Lacoste

 

Contrary to what happened with the other villages, written documents have nothing to say about Lacoste, or are lacking information about the origins of its community.

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 View of Lacoste from the plateau of Germane - JPEG - 16.8 kb
View of Lacoste from the plateau of Germane
Crédit OT du Clermontais

More has been written about the hill of Cornils situated at just over a mile to the south of the village and occupied right from the 6th century of our era through to the 11th century. No less than 3 religious communities existed there in succession during the course of the 12th century, in 1138, in 1154 and in 1190.

The church of Saint Jean Baptiste

Like for the village, there is very little information about the church dedicated to Saint Jean Baptiste. Up until the last quarter of the 12th century it is the chapel of the ’castrum’. The church, that could be dated from around the end of the 12th century – beginning of the 14th century, shows a rectangular plan made up of three bays, the first forming a choir (chancel) with a straight headrest. Its entire interior length is about 69 feet, the width of the nave measures just over 21 feet and is north facing. Entry into the church is through an arched door, completely pushed over to the south-west angle, without a projection. The angle is decorated by a simple ledge between two cavets (quarter circle shapes) ; there is no central part, but as a concession to simplicity, there is an archivolt.

The village and the ramparts

The village was fortified. Still apparent are the vestiges of the two round-angled towers in volcanic stone, parts of a surrounding wall and a gate to the south with the remains of two projections that could have been part of a parapet. The outer wall of the medieval city was grafted on to one part of the oriental wall of the chapel of the Virgin: traces of wrenching are still visible..

The chapel of Belbèzè (cross of Lacoste)

At several feet to the south of the church of Saint Jean Baptiste, almost on the border of the basaltic table onto which the village extends, is the raised-up chapel of Belbèzè from where there is a wonderful panoramic view over the Hérault plain. The most surprising part of it, and the most imposing, is the monumental Calvary that sits on the top of the façade. It is turned towards the east, this orientation being symbolic. The cross of just over 36 feet high holds a cast-iron Christ of almost 16 and a half feet which spans almost 14 and a half feet and weighs 2.4 tons. Abandoned and vandalized for years from the end of the war in 1939 up to 1993, the chapel had been donated by the Auge-Bruandet family to the Association Coustouline of the chapel of Bèlbèze, created in 1994. Little by little, the Association saved the building from danger and restored it completely. It was finally inaugurated in 2007.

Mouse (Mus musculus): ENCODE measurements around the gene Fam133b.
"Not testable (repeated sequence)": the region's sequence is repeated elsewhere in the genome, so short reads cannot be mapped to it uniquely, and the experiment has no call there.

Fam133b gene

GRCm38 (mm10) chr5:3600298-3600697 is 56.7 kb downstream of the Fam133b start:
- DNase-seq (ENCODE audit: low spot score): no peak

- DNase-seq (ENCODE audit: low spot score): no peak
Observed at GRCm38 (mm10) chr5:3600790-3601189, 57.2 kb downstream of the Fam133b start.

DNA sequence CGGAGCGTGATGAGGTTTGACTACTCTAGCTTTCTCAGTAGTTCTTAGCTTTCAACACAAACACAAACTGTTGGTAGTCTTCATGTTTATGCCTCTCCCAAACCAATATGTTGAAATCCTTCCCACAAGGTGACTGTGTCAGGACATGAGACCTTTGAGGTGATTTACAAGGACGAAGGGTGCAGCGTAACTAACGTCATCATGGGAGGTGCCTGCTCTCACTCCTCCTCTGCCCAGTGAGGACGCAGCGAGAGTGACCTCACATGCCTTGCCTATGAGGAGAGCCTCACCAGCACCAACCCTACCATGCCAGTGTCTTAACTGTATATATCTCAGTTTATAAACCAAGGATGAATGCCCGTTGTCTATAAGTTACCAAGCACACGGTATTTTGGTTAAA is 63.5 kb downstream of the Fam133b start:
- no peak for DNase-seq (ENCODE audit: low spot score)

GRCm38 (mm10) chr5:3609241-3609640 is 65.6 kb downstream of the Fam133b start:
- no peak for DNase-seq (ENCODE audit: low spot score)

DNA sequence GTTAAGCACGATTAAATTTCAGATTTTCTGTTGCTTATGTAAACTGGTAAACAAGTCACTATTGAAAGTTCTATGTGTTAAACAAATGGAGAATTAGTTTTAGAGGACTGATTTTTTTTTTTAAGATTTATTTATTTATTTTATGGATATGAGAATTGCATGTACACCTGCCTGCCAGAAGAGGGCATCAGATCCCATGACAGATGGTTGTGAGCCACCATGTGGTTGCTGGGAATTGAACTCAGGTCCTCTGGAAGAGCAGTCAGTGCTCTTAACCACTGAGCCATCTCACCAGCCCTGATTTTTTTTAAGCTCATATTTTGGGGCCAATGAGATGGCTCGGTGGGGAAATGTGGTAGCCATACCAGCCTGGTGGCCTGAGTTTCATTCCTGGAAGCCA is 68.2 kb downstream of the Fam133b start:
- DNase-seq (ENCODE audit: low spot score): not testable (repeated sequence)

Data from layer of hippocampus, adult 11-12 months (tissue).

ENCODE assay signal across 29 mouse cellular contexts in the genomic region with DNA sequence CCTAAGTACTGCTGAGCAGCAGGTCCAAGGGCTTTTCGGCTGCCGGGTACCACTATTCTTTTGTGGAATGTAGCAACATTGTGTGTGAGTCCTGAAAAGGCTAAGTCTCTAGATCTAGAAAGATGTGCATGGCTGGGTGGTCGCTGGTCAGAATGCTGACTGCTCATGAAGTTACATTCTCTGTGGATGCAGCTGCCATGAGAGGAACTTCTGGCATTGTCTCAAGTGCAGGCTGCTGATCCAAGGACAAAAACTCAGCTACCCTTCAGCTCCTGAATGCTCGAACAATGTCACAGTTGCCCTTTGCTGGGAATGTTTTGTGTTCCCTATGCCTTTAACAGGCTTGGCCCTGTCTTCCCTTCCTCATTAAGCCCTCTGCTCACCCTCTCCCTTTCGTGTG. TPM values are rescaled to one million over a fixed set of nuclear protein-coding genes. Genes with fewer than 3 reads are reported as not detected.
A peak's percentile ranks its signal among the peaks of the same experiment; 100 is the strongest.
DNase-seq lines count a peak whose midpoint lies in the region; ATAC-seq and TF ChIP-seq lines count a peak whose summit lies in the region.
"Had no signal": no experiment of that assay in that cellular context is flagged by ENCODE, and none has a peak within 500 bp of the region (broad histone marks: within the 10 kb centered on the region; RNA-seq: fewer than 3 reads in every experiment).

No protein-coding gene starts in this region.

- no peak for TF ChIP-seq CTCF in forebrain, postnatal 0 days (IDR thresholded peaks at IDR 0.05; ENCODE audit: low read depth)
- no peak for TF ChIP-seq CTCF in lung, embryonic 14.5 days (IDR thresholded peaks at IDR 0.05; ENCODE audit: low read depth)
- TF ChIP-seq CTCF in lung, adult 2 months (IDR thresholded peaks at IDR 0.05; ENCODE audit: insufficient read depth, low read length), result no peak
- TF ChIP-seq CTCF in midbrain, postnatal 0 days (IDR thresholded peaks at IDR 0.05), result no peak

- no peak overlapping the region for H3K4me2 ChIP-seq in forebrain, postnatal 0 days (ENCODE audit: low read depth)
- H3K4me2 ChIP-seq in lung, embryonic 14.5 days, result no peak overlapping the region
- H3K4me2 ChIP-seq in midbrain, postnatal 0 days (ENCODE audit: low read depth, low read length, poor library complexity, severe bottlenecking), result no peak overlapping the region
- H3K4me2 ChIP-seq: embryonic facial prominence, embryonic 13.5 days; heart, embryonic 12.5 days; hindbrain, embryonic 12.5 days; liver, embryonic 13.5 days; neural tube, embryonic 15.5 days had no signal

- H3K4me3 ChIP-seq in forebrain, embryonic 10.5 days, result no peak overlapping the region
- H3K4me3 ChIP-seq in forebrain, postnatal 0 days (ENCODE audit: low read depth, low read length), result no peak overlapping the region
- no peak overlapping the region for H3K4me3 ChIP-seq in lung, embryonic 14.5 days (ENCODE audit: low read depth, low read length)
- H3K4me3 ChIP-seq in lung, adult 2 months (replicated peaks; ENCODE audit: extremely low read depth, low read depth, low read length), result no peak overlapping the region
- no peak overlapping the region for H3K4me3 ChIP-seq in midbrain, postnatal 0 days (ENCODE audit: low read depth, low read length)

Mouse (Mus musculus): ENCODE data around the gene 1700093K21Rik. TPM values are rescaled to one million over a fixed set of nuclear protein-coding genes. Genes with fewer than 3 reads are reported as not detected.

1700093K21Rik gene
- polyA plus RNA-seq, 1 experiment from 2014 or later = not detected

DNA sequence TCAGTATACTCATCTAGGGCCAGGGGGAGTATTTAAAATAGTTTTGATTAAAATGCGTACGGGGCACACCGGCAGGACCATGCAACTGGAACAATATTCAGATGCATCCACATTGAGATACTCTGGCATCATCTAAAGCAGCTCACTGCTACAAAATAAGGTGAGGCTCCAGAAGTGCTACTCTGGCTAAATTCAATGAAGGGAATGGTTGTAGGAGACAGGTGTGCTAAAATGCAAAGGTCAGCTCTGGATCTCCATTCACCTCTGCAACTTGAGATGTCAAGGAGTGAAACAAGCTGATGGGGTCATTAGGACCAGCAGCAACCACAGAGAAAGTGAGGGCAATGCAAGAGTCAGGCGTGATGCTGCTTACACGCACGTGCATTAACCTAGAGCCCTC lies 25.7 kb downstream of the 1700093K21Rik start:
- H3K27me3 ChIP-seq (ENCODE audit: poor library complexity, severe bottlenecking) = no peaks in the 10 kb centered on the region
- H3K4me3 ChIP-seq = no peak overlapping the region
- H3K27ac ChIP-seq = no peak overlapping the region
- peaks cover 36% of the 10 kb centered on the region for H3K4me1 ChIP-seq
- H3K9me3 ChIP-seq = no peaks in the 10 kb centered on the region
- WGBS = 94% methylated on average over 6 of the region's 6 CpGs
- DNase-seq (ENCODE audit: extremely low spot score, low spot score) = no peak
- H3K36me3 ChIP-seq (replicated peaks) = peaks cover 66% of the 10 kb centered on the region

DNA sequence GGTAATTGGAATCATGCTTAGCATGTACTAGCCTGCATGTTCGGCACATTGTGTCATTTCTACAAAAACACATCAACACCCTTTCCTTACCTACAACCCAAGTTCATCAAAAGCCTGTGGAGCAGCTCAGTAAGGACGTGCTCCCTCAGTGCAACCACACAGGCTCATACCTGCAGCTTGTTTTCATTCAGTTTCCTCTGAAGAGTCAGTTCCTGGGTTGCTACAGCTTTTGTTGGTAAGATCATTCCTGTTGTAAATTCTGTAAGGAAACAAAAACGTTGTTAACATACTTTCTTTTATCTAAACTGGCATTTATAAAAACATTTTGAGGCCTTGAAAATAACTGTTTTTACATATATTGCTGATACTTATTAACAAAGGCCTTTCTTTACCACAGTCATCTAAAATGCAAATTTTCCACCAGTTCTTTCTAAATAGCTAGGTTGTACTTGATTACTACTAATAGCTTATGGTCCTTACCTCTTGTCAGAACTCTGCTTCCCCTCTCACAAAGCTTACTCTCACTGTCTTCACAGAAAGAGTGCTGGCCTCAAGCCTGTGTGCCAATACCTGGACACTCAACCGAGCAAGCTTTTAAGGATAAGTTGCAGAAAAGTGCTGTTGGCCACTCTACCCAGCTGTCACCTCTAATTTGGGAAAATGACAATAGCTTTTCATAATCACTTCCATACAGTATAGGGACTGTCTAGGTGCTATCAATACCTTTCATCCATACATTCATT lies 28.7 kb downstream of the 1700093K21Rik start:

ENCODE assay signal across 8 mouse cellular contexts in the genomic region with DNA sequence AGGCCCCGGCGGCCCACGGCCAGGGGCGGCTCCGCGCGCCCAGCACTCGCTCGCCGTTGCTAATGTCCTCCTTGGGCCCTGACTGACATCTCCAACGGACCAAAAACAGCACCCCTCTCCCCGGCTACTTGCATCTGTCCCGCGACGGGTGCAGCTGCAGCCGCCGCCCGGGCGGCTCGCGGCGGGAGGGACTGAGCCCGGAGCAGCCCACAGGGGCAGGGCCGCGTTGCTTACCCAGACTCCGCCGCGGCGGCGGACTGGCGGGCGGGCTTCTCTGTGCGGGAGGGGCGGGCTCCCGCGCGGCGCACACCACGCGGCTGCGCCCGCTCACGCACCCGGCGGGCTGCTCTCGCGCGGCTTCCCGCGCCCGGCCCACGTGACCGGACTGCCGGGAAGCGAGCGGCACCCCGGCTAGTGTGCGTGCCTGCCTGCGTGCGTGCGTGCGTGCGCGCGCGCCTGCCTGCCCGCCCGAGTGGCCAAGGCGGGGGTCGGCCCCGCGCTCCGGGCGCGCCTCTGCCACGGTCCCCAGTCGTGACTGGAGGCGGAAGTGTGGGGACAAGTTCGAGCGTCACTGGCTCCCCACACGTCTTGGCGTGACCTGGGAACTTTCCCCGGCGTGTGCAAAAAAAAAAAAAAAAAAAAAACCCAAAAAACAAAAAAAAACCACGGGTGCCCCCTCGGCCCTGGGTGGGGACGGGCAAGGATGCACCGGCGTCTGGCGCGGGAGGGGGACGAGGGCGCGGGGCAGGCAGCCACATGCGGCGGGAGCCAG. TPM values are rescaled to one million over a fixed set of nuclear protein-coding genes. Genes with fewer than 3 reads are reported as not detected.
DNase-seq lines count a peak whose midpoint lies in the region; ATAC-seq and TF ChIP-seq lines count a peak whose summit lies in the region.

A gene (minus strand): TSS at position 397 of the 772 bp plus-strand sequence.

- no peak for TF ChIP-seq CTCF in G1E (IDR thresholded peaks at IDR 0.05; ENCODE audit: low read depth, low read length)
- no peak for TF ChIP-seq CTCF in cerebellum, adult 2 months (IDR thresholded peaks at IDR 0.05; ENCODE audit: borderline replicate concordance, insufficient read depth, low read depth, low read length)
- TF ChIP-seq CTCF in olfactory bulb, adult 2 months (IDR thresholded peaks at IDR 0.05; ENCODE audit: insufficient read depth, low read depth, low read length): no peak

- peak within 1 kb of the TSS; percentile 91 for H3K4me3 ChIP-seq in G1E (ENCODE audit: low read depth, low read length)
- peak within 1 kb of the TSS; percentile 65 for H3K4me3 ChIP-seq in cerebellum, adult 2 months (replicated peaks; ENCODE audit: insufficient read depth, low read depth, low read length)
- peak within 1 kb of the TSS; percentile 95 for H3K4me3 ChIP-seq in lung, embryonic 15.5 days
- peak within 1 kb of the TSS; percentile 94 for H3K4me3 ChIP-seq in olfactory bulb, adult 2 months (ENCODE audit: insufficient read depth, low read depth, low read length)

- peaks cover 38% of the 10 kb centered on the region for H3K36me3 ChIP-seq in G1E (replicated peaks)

The priory of Cornils

The road from Mas Audran to Lacoste and the old railway track both run along the foot of the mountain, the summit of which has had successively an oppidum, a Gallo-Roman post and three religious establishments. In our day, only the ruined remains of the Priory of Sainte Marie de Cornils are still visible. In 1138, Pierre de Raimond, Bishop of Lodève, established a community of 13 regular canons at Cornils. He gave them the mountain with the church of Sainte Marie. This establishment did not last longer than 15 years.

A Cistercian priory : in 1190, Raymond Guilhem of Montpellier, Bishop of Lodève, gave the church of the Cornils to the Cistercian Abbess of Nonenque (in the Aveyron). The sisters of Nonenque became nuns of the priory. The bishop reserved his rights : the priory being directly under his orders, the abbess owed him faith and veneration, the nuns were thus under his protection, he gave them the veil and benediction. The priest presented to him by the abbess was made a chaplain. A secular farmer worked the land. The church choir dates from the second half of the 14th century. In the nuns’ dormitory from the end of the 14th century to the beginning of the 15th century, the windows opened to the east. From the 16th century on, the edifice was destroyed by the religious wars. Doubts persist as to whether the nuns were still in Cornils in the 13th, 14th and 15th centuries. Did they leave the priory during the 16th century? Their history is still to be discovered.

Extracts taken from notes of Paul Taurand, left by his father, Maurice Taurand.

To see

  • The church
  • The village square and its panoramic view over the valley of the Herault
  • The centre of the fortified village
  • The chapel of Belbèzè

A circuit for hiking and mountain biking from Lacoste will take you to the plateau of Germane where there is a wonderful view over the lake Salagou and its dam. The circuit will take you to the lake before returning to Lacoste, via the hamlet of the Bories, where you can visit the wine domains.

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Pictures

The church of Lacoste built in basalt - JPEG - 126.3 kb
The church of Lacoste built in basalt

Crédit OT du Clermontais

Lacoste in the spring - JPEG - 152.2 kb
Lacoste in the spring

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The chapel of Bélvézé and its monumental Christ - JPEG - 89.4 kb
The chapel of Bélvézé and its monumental Christ

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Ramparts of the ancient tower - JPEG - 99.1 kb
Ramparts of the ancient tower

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View of Lacoste from the plateau of Germane - JPEG - 110 kb
View of Lacoste from the plateau of Germane

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The monastery of Cornils - JPEG - 190.7 kb
The monastery of Cornils

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Old sign post - JPEG - 65.4 kb
Old sign post

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